The Impact of Electrical Charge Delivery on Inhibition of Mechanical Hypersensitivity in Nerve-Injured Rats by Sub-Sensory Threshold Spinal Cord Stimulation

Zhiyong Chen, Qian Huang, Fei Yang, Christine Shi, Eellan Sivanesan, Shuguang Liu, Xueming Chen, Sridevi V. Sarma, Louis P. Vera-Portocarrero, Bengt Linderoth, Srinivasa Naga Raja, Yun Guan

Research output: Contribution to journalArticle

Abstract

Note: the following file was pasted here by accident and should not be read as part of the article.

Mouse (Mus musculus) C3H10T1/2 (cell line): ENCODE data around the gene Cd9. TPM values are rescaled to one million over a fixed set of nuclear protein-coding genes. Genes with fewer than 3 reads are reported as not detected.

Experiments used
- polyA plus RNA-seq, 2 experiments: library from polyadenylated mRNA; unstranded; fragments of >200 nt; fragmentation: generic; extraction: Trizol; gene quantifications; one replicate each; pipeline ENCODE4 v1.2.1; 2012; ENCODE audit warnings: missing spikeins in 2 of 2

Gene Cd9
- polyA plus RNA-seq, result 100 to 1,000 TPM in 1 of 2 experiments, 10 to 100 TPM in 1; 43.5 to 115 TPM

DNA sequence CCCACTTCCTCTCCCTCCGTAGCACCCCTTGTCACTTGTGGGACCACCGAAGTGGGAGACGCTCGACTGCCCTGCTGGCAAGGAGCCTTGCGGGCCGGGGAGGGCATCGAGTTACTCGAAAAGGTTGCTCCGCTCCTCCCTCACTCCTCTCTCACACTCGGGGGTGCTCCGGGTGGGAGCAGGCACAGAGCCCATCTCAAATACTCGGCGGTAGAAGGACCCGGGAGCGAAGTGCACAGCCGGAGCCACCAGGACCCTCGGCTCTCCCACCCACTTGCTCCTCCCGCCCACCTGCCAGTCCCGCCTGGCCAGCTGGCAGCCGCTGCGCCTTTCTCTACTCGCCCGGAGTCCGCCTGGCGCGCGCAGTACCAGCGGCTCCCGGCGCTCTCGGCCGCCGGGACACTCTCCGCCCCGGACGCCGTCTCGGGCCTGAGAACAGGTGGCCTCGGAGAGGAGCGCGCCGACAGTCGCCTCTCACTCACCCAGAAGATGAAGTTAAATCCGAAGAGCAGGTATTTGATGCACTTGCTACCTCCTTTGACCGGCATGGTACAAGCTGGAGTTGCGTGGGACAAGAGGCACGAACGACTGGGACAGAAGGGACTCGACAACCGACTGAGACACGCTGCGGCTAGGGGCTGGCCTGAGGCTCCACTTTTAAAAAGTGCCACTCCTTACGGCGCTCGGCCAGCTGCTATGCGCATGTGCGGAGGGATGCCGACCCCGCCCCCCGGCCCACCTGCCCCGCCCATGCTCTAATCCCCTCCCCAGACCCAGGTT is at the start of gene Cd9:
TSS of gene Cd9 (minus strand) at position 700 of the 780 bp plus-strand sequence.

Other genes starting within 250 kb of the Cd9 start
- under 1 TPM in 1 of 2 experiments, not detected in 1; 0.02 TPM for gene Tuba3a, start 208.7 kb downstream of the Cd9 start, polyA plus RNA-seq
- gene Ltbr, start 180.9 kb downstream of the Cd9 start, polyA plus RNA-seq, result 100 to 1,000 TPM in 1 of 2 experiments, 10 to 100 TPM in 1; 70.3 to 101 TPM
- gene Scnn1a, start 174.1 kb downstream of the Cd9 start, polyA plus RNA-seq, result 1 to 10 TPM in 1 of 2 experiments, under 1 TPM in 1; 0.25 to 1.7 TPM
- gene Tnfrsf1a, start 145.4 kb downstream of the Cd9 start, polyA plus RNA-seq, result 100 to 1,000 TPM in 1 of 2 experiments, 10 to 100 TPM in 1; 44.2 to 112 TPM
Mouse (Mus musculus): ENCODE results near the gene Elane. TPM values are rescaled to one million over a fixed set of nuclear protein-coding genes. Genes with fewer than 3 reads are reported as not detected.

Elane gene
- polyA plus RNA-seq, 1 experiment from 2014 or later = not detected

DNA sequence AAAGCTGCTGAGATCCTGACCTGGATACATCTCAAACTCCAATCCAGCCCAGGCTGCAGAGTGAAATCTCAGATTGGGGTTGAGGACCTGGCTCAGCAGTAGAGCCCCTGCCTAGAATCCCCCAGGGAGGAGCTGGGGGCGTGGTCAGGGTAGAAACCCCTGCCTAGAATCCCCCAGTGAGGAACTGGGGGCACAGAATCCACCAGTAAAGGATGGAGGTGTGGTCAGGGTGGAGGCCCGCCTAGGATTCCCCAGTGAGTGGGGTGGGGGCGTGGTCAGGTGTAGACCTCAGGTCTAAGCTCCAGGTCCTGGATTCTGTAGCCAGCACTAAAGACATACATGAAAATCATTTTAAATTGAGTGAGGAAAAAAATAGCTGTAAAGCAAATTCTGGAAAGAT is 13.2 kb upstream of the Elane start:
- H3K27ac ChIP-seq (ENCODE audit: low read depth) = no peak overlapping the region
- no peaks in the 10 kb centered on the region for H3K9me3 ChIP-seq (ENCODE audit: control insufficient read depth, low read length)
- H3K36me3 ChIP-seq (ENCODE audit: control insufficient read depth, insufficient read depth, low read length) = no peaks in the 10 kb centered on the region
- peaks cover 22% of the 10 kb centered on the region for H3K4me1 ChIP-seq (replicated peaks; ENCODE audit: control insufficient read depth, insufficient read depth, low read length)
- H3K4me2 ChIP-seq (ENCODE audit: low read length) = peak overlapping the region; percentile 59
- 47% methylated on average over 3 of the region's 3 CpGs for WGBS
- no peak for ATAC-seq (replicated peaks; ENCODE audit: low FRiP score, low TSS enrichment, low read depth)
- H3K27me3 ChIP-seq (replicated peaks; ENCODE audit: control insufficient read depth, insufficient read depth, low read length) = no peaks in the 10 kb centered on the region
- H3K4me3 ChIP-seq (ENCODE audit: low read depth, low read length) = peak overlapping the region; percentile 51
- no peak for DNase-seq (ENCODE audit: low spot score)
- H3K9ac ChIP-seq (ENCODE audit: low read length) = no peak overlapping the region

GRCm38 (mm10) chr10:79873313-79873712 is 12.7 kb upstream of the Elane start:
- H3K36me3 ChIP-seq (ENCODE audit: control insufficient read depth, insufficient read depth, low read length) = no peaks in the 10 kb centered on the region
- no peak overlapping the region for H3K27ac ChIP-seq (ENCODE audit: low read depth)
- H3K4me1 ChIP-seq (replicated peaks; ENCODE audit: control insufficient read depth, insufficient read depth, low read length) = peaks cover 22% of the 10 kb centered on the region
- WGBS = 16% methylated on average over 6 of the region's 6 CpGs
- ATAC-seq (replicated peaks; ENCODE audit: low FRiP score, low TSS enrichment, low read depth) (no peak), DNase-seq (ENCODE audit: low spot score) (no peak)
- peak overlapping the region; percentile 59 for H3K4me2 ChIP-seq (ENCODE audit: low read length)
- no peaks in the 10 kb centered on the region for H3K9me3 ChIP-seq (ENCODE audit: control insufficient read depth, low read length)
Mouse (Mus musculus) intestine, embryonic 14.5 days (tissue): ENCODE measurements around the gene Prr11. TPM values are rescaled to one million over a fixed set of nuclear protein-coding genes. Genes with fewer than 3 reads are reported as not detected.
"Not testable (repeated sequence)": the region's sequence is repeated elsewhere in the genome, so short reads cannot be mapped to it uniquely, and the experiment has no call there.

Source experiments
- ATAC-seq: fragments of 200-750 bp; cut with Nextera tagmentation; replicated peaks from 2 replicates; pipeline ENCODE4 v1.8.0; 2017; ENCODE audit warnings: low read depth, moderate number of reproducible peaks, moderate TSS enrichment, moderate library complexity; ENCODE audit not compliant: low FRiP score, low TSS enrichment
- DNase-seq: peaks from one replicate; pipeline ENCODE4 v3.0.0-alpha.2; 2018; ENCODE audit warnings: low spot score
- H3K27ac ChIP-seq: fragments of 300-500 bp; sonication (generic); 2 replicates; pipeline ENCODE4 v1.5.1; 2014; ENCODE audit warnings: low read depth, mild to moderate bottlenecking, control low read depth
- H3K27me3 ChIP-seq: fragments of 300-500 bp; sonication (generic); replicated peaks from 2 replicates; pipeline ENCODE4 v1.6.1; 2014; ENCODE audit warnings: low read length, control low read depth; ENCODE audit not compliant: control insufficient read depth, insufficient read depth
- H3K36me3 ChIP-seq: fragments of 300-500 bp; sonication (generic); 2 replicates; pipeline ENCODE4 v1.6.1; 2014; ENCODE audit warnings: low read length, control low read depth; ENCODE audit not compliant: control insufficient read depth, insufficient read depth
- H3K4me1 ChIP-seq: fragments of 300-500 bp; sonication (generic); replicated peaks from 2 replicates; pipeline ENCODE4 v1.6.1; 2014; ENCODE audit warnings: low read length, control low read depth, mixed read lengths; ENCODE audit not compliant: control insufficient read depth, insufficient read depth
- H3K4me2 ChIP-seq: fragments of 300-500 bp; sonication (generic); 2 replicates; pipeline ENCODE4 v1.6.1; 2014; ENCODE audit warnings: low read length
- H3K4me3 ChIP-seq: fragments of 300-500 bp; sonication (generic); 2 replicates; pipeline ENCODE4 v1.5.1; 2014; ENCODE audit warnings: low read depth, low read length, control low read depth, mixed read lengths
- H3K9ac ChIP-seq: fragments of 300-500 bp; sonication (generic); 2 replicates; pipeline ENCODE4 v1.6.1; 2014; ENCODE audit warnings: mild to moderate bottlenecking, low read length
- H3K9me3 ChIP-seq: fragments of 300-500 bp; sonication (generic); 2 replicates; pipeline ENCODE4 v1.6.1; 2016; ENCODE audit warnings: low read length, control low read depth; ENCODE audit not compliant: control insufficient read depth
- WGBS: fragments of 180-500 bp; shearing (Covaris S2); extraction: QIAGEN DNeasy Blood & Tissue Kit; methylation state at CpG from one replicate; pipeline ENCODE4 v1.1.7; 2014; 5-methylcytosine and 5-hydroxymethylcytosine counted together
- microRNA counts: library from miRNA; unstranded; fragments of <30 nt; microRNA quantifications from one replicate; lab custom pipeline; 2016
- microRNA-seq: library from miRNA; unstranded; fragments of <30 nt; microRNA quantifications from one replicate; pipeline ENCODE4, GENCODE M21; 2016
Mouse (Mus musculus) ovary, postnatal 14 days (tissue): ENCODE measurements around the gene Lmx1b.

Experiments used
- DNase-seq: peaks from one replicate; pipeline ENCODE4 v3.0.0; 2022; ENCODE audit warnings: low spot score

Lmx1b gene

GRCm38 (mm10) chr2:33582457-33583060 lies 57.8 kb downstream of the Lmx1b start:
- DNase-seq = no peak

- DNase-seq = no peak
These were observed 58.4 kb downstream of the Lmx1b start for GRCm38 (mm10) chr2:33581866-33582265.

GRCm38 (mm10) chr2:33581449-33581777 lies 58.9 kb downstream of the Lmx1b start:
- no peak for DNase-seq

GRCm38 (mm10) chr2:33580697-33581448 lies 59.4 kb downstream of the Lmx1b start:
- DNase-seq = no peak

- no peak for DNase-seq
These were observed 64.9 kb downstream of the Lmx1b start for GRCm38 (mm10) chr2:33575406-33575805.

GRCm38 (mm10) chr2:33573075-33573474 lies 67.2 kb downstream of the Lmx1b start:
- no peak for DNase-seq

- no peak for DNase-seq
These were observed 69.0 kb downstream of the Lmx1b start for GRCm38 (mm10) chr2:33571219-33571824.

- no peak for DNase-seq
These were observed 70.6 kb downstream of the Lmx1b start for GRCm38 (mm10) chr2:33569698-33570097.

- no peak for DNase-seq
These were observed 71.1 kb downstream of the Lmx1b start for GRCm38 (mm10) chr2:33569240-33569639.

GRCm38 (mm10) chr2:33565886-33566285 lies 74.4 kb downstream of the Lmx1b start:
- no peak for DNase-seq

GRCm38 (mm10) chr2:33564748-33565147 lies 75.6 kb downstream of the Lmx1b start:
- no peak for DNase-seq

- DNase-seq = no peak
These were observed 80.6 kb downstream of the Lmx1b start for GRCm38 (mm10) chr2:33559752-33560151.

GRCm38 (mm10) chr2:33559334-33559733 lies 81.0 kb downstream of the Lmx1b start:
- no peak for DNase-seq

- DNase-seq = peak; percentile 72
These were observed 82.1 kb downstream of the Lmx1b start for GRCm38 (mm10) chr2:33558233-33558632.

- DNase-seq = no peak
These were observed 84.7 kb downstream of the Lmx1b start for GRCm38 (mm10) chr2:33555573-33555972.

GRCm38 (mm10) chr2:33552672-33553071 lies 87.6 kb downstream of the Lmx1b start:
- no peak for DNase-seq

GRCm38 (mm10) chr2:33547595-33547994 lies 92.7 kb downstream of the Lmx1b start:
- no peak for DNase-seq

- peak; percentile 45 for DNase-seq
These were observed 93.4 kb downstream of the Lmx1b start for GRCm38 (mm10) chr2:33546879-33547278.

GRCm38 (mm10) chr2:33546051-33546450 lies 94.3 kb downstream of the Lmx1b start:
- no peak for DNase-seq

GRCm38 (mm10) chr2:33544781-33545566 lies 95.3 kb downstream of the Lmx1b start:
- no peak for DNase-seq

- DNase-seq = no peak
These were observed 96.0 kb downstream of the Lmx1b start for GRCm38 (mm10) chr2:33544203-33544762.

Objectives: Spinal cord stimulation (SCS) represents an important neurostimulation therapy for pain. A new ultra-high frequency (10,000 Hz) SCS paradigm has shown improved pain relief without eliciting paresthesia. We aim to determine whether sub-sensory threshold SCS of lower frequencies also can inhibit mechanical hypersensitivity in nerve-injured rats and examine how electric charge delivery of stimulation may affect pain inhibition by different patterns of subthreshold SCS. Materials and Methods: We used a custom-made quadripolar electrode (Medtronic Inc., Minneapolis, MN, USA) to provide bipolar SCS epidurally at the T10 to T12 vertebral level. According to previous findings, SCS was tested at 40% of the motor threshold, which is considered to be a sub-sensory threshold intensity in rats. Paw withdrawal thresholds to punctate mechanical stimulation were measured before and after SCS in rats that received an L5 spinal nerve ligation. Results: Both 10,000 Hz (10 kHz, 0.024 msec) and lower frequencies (200 Hz, 1 msec; 500 Hz, 0.5 msec; 1200 Hz; 0.2 msec) of subthreshold SCS (120 min) attenuated mechanical hypersensitivity, as indicated by increased paw withdrawal thresholds after stimulation in spinal nerve ligation rats. Pain inhibition from different patterns of subthreshold SCS was not governed by individual stimulation parameters. However, correlation analysis suggests that pain inhibition from 10 kHz subthreshold SCS in individual animals was positively correlated with the electric charges delivered per second (electrical dose). Conclusions: Inhibition of neuropathic mechanical hypersensitivity can be achieved with low-frequency subthreshold SCS by optimizing the electric charge delivery, which may affect the effect of SCS in individual animals.